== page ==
Link to post
Share on other sites

NO! Wearing a glove on your hammer hand can result in a bad case of "blacksmith's elbow", lateral epicondylitis,  that will keep you from forging for months or even require surgery to fix.

This is because you have to squeeze the hammer handle more to get the control you lose with the glove and when your arm is "tight" and you repeatedly hit the workpiece the jar travels up all the tensed muscles and tendons.

I find a scale pop will generally be gone in a week.  Took me about 6 months to recover from lateral epicondylitis.  As for learning to not grab hot metal: I am a "no gloves smith"  it's trained into me to ALWAYS check the temp before touching or use tongs.  Folks wearing gloves tend to grab first and regret later.   

I will wear a glove on my tong hand---especially when welding billets or when I'm using a steel "handle" on a piece when using a power hammer; but gloves are an often overlooked safety danger too!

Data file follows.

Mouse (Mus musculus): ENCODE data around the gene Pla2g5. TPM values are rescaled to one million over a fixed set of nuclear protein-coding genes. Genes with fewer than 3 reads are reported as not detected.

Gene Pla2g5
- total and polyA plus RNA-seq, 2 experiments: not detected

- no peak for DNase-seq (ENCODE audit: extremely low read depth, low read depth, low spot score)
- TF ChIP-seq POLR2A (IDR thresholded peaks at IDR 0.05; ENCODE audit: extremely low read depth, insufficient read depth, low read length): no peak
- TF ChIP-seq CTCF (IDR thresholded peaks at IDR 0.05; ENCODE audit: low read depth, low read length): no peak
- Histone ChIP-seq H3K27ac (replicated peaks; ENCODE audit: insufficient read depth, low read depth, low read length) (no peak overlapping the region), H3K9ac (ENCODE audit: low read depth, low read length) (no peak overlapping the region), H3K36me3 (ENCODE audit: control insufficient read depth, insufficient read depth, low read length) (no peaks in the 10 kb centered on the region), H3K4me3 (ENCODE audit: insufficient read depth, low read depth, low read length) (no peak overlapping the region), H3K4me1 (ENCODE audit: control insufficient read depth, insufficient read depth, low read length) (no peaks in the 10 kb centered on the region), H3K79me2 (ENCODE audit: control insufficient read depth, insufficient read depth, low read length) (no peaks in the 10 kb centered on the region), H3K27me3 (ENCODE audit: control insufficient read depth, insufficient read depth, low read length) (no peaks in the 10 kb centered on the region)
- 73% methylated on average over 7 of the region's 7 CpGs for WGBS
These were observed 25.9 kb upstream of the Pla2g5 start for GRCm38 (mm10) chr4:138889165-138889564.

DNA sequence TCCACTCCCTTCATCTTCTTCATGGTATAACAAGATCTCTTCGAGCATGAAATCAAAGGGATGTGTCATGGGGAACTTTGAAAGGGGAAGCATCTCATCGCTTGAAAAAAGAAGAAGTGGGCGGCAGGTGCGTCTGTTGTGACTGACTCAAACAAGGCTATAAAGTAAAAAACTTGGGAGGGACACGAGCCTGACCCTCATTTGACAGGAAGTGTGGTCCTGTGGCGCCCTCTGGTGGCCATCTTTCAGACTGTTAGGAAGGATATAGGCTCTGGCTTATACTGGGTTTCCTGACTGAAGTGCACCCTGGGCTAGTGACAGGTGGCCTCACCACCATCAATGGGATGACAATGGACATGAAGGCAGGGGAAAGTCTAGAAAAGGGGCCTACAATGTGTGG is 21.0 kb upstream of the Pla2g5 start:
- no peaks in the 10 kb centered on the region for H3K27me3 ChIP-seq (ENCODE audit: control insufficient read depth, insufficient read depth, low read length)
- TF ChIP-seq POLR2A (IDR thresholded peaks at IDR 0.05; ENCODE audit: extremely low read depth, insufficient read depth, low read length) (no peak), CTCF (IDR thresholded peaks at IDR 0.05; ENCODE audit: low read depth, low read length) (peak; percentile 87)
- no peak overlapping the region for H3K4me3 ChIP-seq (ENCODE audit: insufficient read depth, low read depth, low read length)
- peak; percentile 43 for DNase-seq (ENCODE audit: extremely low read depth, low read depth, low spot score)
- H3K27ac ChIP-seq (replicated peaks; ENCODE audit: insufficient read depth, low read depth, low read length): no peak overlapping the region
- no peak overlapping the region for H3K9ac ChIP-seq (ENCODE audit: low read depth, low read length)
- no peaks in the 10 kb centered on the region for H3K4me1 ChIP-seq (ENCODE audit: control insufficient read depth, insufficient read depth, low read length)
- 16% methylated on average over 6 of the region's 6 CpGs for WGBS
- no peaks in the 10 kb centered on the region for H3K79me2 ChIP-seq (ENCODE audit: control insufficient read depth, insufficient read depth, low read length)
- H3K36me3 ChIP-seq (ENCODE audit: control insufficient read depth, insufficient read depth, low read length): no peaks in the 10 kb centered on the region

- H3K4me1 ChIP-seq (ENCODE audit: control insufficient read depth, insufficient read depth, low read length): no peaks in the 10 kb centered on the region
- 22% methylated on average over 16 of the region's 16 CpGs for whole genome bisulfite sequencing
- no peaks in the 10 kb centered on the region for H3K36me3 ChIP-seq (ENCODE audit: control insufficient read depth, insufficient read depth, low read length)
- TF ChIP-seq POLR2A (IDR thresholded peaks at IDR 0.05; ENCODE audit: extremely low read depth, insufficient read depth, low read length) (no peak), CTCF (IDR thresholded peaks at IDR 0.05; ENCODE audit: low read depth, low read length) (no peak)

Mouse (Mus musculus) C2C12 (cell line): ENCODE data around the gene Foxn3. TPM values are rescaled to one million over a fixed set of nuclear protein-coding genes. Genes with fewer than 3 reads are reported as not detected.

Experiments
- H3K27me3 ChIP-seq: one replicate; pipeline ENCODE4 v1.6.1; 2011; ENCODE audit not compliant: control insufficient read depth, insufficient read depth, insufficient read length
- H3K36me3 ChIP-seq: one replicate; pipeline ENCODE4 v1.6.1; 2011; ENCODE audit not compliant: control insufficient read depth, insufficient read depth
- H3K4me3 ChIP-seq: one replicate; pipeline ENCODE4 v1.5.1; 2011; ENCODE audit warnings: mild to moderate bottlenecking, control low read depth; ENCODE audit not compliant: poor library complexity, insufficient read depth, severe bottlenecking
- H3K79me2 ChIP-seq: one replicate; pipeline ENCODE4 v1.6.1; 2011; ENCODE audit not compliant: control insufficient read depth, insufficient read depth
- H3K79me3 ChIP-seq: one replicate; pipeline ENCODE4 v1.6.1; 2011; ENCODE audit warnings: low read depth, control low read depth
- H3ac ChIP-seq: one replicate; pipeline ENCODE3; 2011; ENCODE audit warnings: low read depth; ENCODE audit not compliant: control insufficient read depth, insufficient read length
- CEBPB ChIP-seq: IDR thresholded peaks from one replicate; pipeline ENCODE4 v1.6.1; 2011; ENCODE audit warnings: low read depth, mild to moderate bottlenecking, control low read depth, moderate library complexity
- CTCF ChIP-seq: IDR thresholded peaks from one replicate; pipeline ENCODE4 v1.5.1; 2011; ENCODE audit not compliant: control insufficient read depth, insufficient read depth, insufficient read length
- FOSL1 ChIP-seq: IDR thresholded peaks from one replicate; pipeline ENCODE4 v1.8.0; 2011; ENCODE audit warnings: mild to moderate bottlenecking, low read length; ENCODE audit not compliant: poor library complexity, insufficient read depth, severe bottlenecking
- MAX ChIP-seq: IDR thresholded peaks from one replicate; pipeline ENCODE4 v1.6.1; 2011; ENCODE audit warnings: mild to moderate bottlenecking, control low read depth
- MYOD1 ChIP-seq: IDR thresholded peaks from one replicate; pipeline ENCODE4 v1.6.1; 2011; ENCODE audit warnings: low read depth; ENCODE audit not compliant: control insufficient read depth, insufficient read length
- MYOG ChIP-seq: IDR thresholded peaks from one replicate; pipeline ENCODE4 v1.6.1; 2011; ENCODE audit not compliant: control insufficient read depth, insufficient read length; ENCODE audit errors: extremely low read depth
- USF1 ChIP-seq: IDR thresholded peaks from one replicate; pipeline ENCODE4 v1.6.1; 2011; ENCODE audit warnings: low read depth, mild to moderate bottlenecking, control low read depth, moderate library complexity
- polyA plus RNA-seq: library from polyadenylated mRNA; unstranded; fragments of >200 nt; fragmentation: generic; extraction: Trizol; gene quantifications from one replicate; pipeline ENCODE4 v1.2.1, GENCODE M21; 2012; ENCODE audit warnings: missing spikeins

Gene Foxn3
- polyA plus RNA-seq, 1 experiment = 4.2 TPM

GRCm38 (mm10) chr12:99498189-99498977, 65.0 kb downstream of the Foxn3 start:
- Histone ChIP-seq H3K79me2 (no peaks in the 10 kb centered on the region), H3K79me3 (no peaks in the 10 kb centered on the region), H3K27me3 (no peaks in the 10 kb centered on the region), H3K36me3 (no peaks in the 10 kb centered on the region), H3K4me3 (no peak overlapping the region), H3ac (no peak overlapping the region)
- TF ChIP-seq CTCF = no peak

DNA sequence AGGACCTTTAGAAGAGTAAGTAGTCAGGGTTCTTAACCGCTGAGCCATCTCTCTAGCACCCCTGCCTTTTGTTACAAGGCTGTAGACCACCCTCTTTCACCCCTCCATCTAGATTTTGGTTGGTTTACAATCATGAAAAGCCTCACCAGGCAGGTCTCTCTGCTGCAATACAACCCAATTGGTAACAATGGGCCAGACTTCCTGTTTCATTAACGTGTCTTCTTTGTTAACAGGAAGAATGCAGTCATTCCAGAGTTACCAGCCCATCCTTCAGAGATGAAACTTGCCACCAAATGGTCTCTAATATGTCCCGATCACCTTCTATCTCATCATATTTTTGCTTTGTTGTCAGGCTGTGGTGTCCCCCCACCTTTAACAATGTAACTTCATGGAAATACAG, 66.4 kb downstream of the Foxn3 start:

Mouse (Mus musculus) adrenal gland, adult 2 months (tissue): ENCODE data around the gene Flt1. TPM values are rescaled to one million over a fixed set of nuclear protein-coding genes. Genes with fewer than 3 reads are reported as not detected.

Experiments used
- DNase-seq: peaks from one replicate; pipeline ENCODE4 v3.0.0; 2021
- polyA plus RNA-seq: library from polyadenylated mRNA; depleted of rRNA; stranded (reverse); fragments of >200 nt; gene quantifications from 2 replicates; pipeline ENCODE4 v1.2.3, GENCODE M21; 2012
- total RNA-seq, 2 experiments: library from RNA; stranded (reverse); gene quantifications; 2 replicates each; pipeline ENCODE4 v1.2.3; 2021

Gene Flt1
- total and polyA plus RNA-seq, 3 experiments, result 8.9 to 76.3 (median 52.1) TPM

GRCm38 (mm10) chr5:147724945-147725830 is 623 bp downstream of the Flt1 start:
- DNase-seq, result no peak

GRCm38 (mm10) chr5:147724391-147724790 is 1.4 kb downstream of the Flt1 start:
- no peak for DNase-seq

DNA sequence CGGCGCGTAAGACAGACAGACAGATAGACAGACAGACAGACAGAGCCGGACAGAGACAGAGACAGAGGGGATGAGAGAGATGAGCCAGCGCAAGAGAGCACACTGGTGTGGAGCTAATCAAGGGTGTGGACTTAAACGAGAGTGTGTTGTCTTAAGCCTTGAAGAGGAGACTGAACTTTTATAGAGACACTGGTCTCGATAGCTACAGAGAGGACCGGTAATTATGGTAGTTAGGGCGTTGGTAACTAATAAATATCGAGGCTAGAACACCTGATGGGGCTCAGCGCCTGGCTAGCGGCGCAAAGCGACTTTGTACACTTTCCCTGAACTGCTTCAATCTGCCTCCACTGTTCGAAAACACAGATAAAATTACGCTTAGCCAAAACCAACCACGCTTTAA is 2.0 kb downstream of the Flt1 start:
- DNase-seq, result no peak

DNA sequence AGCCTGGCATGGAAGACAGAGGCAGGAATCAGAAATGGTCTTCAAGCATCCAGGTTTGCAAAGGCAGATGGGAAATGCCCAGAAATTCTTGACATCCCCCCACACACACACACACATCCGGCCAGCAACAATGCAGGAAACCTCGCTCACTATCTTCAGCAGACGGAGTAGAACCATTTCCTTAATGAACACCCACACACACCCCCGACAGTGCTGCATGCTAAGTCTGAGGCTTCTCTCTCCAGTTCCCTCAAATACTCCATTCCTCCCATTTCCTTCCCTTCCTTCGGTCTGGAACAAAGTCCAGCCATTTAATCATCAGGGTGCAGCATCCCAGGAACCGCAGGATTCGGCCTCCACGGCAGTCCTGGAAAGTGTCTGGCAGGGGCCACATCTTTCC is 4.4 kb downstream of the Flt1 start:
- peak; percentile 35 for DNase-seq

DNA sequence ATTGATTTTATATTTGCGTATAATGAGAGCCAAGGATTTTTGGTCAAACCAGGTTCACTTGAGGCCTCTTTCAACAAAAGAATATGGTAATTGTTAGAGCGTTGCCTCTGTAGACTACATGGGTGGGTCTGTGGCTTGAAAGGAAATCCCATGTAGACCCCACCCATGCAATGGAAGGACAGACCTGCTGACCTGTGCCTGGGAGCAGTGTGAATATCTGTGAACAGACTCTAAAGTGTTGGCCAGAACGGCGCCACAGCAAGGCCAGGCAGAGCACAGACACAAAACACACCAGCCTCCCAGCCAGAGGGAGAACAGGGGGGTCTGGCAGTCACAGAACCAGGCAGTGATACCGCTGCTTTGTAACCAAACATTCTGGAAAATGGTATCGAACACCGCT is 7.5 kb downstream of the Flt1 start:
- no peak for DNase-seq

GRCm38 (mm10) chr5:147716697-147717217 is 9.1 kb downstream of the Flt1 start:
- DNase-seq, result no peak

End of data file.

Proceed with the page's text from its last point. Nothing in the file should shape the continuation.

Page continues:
Link to post
Share on other sites

T.P.,

I am curious, have you tried shock/vibration  reducing gloves?  Those gloves have the finger ends,  of the glove,  cut off.  But they cushion the palm of the hand.

SLAG.

Link to post
Share on other sites

I have Slag but not at the anvil. At one point OSHA mandated we use anti shock gloves when running a jack hammer. It was a short lived mandate as the # of injuries other than vibration and shock caused joint injuries jumped dramatically. They separate you from the object you're gripping with a plastic, be it a gel or soft layer of something say memory foam. You literally can't hold onto a jack hammer wearing them. You have to grip so hard you're arms are cramping in short order in a few cases a couple minutes.

Guys were hurting themselves trying to use them, cramped arms and hands were the least, a couple went to the doc in a box because the hammer got away from them and fell on a foot or (the worst EVER) slid down one guy's shin and stopped on his instep. That was the worst injury and had the guy off field duties till it healed. 

I left the two pair of very expensive anti shock gloves I'd been issued by the State of AK DOT and PF in my locker when I cleaned it out on my last day. The packages were unopened, I'd tried several kinds briefly and wasn't going to risk it. 

I use and teach a hammer grip that isolates the user from hammer shock and acts as a force multiplier. I adapted a fencer's grip I learned in my one lesson at a many years ago Ren Faire.